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Re: where does mcl fit in?

>In article <1992Feb11.090256.12470@coli.uni-sb.de>, espen@coli.uni-sb.de (Espen J. Vestre) writes:
>> If a user has several MCL-based standalone apps, would it be possible to 
>> let these apps share a common block of code, to let parts of RTS be a 
>> separate process which could be shared by several other processes?
>>   The grandmother of CLOS, SIMULA, was often claimed to be too bulky to do 
>> serious programming with.  However, the very elegant DEC-10 implementation 
>> had several "shareable high-segments" for compiler and RTS, which were 
>> even shared by all users, which made single Simula programs themselves 
>> require reasonably little disk and memory space.
>>   Another parallell is the MacOS:  Several other GUI, for instance X on 
>> Decstations, require all graphics functions to be linked with each program.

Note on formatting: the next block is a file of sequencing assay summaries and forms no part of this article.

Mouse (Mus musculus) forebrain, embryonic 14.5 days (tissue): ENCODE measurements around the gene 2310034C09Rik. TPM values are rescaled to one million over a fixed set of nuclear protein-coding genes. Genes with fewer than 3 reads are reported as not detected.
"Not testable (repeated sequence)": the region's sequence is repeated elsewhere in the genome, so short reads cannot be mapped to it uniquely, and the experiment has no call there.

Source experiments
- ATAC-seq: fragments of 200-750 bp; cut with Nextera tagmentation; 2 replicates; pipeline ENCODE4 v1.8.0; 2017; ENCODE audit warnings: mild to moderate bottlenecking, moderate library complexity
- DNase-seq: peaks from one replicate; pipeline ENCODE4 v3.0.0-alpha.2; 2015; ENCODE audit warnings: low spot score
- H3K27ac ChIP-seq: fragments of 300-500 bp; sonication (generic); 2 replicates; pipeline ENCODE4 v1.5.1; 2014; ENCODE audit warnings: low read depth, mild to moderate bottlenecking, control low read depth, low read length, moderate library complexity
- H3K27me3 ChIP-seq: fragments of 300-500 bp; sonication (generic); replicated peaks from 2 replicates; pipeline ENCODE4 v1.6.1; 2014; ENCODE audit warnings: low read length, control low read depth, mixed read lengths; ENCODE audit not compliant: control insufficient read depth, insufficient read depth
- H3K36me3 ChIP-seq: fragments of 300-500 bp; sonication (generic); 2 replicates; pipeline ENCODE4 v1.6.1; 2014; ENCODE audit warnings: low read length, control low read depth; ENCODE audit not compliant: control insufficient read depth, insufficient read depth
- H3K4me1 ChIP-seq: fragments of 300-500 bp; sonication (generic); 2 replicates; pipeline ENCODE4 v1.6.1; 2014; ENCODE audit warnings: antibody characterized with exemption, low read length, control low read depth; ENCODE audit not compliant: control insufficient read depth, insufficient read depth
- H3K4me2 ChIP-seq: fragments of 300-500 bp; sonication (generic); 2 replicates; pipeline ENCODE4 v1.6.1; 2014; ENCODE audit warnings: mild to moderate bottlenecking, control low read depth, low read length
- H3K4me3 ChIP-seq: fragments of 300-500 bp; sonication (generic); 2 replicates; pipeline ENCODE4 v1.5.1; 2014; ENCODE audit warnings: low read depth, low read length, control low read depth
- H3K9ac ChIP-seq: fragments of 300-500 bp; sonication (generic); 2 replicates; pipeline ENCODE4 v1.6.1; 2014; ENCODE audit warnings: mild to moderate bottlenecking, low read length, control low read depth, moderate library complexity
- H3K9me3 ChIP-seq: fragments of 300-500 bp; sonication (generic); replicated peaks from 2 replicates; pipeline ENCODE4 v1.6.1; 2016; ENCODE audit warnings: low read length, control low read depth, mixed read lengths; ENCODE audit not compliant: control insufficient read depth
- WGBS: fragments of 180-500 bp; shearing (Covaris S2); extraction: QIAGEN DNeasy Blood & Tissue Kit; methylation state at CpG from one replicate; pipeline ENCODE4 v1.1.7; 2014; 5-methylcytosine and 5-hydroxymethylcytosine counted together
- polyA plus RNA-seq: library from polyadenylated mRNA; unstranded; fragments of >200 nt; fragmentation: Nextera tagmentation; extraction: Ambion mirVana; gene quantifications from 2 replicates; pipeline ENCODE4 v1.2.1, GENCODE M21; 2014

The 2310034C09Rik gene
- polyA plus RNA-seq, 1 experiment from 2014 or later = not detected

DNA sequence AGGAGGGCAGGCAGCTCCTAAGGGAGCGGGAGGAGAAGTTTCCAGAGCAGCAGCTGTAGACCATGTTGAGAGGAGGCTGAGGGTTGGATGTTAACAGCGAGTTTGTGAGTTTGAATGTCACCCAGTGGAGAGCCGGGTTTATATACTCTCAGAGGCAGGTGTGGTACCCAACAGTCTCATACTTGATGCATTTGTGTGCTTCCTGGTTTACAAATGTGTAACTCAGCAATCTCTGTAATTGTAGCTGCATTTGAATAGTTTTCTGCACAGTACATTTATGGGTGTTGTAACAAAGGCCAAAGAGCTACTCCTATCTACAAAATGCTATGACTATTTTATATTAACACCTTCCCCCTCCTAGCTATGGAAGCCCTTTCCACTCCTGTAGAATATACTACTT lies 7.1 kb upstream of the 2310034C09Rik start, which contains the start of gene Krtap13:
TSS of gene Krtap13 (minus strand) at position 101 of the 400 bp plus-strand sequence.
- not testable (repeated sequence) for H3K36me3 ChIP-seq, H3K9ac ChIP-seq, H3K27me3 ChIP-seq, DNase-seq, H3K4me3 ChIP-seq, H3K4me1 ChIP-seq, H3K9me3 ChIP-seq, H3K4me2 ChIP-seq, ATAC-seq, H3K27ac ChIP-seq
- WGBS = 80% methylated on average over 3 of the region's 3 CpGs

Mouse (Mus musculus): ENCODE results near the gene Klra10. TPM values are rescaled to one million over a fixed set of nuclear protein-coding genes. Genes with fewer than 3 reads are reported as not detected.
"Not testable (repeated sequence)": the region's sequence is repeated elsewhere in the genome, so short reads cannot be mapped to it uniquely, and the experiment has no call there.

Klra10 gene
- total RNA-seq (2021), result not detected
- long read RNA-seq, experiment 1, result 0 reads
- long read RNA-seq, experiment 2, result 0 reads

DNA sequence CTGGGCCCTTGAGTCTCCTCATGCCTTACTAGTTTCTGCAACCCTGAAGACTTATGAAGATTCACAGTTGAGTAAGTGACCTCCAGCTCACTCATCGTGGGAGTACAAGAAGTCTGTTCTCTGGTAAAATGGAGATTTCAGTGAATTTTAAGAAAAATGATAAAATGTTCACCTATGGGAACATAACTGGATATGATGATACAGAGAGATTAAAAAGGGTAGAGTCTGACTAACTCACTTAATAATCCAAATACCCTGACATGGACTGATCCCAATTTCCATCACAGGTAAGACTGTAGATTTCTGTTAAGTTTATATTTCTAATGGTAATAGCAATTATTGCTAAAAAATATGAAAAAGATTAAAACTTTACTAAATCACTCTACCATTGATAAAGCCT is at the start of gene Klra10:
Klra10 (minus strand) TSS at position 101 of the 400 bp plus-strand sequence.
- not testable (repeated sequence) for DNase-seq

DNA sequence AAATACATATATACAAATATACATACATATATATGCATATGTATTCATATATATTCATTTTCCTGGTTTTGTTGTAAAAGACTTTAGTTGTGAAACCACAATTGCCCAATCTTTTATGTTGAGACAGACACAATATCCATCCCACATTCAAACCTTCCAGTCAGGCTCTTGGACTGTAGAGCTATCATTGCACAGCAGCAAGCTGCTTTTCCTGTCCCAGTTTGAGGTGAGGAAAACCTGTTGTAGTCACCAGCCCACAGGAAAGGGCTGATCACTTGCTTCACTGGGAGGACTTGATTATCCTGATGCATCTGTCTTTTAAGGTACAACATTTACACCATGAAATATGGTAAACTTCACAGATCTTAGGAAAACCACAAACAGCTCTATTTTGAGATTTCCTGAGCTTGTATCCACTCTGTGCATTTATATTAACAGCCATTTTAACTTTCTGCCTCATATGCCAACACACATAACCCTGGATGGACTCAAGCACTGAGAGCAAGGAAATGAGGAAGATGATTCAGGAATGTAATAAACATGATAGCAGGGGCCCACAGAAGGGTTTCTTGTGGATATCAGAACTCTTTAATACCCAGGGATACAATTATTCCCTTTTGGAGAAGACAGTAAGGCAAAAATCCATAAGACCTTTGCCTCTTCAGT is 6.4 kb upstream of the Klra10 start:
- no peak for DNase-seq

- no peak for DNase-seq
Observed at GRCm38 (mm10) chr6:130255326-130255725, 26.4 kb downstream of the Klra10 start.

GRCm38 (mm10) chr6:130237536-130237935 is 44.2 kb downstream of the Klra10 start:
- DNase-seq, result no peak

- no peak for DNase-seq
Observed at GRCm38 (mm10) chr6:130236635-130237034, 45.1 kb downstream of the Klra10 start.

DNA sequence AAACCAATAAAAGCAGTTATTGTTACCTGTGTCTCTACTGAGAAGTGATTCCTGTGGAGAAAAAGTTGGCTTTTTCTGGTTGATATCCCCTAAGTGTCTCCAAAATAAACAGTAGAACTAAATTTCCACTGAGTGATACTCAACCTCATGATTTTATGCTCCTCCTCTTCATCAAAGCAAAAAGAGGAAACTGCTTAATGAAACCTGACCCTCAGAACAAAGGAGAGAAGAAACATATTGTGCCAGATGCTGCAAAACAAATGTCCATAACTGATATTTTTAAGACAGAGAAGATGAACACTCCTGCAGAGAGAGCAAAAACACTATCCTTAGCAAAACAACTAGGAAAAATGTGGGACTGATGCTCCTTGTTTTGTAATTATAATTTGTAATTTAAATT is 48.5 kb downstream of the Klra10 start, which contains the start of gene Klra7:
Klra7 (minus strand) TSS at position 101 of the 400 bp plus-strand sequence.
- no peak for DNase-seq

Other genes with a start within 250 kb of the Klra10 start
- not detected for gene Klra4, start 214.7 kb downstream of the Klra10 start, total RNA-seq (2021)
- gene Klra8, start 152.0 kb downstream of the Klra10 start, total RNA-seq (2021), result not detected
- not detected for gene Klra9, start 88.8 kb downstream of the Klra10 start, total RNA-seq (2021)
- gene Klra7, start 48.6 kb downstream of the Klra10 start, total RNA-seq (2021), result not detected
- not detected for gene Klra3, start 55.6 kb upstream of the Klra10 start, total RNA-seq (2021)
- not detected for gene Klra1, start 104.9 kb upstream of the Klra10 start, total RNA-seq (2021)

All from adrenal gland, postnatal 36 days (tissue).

>This would be doable with shared library support in the MacOS model. Don't
>ask me when when such support is available :-).
>Kent Sandvik/DTS

We've talked about providing the bulk of MCL as a very large init
in order to make very small Lisp applications possible, but this won't
be part of MCL 2.0.

Having shared library support as part of the MacOS model might make
this easier, but only if the OS interface doesn't mandate
a parameter passing mechanism that makes optional parameters and
multiple values painful to implement.

Doing the shared library ourselves shouldn't be hard because the
Mac is one large address space and applications don't move once they
start up. Nobody stops you from jumping off to code in another application.
Of course, if the Mac ever becomes a real operating system, one that
uses the MMU to provide the protection for which it was designed,
then OS support for shared libraries will be necessary.

Common Lisp in the ROMs would be even nicer.

Bill St. Clair